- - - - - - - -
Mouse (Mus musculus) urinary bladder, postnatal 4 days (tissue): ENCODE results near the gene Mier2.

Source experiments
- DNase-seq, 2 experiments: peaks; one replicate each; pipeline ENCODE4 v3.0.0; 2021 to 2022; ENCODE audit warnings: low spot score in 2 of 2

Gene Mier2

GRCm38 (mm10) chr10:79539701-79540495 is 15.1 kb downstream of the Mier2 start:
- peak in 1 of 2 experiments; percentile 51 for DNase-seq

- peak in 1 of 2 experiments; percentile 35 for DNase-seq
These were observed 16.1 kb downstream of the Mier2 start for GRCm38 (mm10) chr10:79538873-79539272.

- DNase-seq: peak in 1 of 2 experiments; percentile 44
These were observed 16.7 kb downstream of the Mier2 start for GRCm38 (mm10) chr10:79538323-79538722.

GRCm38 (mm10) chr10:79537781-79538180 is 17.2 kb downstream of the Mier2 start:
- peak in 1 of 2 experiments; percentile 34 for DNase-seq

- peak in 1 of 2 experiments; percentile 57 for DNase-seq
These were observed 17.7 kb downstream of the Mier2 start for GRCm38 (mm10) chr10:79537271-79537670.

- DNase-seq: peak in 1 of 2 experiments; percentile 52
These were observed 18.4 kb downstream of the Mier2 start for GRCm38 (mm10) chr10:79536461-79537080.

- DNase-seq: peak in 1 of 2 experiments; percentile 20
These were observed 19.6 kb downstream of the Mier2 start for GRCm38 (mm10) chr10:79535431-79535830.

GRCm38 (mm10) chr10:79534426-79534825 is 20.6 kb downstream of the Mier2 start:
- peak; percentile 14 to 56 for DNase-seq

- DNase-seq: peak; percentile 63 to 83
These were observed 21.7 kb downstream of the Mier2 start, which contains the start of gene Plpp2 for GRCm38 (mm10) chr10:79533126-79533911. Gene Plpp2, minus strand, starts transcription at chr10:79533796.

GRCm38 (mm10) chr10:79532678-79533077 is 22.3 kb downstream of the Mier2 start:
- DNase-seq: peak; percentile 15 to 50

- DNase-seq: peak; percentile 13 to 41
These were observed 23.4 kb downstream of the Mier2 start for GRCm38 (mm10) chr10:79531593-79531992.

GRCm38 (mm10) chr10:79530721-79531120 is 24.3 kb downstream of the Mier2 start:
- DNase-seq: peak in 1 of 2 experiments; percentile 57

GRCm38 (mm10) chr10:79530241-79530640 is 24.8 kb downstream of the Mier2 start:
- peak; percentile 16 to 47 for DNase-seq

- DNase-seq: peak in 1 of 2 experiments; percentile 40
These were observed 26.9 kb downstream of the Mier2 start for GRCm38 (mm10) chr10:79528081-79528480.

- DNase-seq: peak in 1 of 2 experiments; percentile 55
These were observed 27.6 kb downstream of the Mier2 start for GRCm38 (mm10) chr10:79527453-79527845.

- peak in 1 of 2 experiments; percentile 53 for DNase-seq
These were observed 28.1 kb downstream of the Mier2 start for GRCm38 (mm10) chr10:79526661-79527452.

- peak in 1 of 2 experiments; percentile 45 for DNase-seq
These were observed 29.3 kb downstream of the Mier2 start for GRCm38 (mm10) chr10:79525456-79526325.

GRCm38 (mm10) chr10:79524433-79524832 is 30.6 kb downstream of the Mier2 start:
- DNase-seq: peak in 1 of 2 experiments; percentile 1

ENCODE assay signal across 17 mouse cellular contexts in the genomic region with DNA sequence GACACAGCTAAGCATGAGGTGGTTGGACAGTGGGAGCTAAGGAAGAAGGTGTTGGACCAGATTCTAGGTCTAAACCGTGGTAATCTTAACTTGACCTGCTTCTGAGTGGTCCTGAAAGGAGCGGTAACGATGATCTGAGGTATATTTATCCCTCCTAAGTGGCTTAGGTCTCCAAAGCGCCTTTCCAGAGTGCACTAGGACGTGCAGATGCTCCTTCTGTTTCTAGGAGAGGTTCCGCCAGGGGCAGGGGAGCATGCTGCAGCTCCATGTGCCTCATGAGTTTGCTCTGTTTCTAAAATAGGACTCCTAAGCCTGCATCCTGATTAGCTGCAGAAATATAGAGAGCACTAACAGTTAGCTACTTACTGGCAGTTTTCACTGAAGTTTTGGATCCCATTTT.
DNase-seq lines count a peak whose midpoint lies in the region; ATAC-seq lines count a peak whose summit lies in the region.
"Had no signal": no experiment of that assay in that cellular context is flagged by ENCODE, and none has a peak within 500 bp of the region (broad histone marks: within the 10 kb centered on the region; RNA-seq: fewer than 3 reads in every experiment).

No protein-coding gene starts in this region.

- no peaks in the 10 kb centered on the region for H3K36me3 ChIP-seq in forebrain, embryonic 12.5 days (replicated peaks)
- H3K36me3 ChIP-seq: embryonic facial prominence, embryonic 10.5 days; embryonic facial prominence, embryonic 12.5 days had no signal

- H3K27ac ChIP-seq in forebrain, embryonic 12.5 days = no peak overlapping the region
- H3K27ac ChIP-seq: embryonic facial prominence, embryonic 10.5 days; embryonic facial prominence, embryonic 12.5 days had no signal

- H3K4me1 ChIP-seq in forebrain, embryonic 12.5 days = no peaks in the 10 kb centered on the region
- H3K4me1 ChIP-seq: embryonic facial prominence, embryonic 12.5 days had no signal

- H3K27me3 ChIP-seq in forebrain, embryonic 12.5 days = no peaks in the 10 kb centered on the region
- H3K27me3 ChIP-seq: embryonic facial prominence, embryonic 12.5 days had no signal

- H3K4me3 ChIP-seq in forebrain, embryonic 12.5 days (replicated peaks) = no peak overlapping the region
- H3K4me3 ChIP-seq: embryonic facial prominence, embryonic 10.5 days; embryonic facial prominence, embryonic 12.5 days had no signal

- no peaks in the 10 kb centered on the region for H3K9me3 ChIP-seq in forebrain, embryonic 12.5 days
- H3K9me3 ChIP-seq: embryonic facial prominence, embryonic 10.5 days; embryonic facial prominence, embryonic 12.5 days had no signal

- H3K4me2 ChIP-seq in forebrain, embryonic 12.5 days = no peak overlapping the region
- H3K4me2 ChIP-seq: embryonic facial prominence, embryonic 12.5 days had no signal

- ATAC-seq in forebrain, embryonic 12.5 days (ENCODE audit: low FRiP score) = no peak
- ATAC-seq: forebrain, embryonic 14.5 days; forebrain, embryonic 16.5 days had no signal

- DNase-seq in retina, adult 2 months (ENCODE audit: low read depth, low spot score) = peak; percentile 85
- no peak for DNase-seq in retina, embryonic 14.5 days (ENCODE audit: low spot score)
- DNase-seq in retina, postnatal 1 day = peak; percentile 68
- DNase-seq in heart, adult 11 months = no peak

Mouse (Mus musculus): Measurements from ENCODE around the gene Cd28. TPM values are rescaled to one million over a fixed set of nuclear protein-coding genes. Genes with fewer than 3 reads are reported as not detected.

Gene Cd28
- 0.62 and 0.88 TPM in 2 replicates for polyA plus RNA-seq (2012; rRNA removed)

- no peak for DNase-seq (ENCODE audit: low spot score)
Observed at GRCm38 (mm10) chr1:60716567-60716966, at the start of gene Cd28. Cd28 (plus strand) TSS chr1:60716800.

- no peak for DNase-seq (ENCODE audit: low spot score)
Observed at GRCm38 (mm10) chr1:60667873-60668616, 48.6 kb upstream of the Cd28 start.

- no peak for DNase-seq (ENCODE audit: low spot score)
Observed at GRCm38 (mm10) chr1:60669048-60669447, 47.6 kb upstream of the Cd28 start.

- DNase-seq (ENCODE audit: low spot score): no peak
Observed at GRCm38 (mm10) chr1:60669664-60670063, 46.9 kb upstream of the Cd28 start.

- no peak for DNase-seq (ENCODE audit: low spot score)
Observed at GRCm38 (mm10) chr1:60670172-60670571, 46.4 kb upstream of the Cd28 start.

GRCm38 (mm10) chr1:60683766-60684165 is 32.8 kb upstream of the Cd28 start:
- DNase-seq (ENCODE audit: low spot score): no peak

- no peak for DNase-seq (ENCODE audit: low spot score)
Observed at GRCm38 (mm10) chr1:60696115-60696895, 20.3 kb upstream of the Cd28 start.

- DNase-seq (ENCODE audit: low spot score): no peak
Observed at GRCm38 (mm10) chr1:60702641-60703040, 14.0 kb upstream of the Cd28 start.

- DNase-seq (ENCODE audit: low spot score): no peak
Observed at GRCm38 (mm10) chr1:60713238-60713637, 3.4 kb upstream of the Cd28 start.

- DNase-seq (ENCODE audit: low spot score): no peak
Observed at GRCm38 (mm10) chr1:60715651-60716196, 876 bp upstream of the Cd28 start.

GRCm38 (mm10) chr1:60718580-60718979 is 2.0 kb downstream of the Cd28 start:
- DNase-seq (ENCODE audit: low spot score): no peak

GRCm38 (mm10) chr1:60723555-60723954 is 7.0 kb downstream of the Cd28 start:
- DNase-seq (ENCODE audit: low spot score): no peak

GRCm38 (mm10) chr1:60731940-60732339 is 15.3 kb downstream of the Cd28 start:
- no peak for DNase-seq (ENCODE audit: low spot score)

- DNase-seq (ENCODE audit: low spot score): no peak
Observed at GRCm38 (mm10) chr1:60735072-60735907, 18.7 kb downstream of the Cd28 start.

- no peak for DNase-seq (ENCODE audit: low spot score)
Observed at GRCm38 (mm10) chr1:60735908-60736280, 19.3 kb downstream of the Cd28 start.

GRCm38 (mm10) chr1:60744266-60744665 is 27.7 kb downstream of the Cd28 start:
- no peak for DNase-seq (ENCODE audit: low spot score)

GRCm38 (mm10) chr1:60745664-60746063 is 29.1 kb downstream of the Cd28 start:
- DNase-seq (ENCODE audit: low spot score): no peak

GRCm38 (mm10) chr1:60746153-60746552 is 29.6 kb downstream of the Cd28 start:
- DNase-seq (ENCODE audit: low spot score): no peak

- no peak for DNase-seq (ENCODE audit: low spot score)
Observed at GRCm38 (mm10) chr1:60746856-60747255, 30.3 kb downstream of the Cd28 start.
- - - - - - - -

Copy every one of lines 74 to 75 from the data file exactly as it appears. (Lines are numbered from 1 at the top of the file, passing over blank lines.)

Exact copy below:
- DNase-seq (ENCODE audit: low spot score): no peak
Observed at GRCm38 (mm10) chr1:60669664-60670063, 46.9 kb upstream of the Cd28 start.